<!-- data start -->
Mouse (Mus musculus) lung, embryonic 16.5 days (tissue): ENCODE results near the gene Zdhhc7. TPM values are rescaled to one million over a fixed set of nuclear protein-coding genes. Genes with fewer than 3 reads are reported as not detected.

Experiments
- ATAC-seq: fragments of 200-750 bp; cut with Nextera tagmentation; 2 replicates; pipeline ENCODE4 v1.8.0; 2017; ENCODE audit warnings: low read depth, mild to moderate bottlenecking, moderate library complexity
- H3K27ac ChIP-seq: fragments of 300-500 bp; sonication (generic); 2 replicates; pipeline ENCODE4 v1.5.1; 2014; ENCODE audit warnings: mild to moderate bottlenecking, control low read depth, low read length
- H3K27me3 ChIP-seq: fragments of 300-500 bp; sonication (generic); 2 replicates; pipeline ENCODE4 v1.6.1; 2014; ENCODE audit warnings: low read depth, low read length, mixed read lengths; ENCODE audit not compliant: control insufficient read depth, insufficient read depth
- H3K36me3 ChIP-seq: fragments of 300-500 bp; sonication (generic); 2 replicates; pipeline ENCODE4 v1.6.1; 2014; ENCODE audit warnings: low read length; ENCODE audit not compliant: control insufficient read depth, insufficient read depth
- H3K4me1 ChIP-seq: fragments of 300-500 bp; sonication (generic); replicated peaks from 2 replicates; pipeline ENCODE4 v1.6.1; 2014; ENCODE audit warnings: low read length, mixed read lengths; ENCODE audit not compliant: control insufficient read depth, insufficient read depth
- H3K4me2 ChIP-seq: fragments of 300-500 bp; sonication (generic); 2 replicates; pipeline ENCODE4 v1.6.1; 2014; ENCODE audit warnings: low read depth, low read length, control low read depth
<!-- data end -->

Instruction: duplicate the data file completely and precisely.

Mouse (Mus musculus) lung, embryonic 16.5 days (tissue): ENCODE results near the gene Zdhhc7. TPM values are rescaled to one million over a fixed set of nuclear protein-coding genes. Genes with fewer than 3 reads are reported as not detected.

Experiments
- ATAC-seq: fragments of 200-750 bp; cut with Nextera tagmentation; 2 replicates; pipeline ENCODE4 v1.8.0; 2017; ENCODE audit warnings: low read depth, mild to moderate bottlenecking, moderate library complexity
- H3K27ac ChIP-seq: fragments of 300-500 bp; sonication (generic); 2 replicates; pipeline ENCODE4 v1.5.1; 2014; ENCODE audit warnings: mild to moderate bottlenecking, control low read depth, low read length
- H3K27me3 ChIP-seq: fragments of 300-500 bp; sonication (generic); 2 replicates; pipeline ENCODE4 v1.6.1; 2014; ENCODE audit warnings: low read depth, low read length, mixed read lengths; ENCODE audit not compliant: control insufficient read depth, insufficient read depth
- H3K36me3 ChIP-seq: fragments of 300-500 bp; sonication (generic); 2 replicates; pipeline ENCODE4 v1.6.1; 2014; ENCODE audit warnings: low read length; ENCODE audit not compliant: control insufficient read depth, insufficient read depth
- H3K4me1 ChIP-seq: fragments of 300-500 bp; sonication (generic); replicated peaks from 2 replicates; pipeline ENCODE4 v1.6.1; 2014; ENCODE audit warnings: low read length, mixed read lengths; ENCODE audit not compliant: control insufficient read depth, insufficient read depth
- H3K4me2 ChIP-seq: fragments of 300-500 bp; sonication (generic); 2 replicates; pipeline ENCODE4 v1.6.1; 2014; ENCODE audit warnings: low read depth, low read length, control low read depth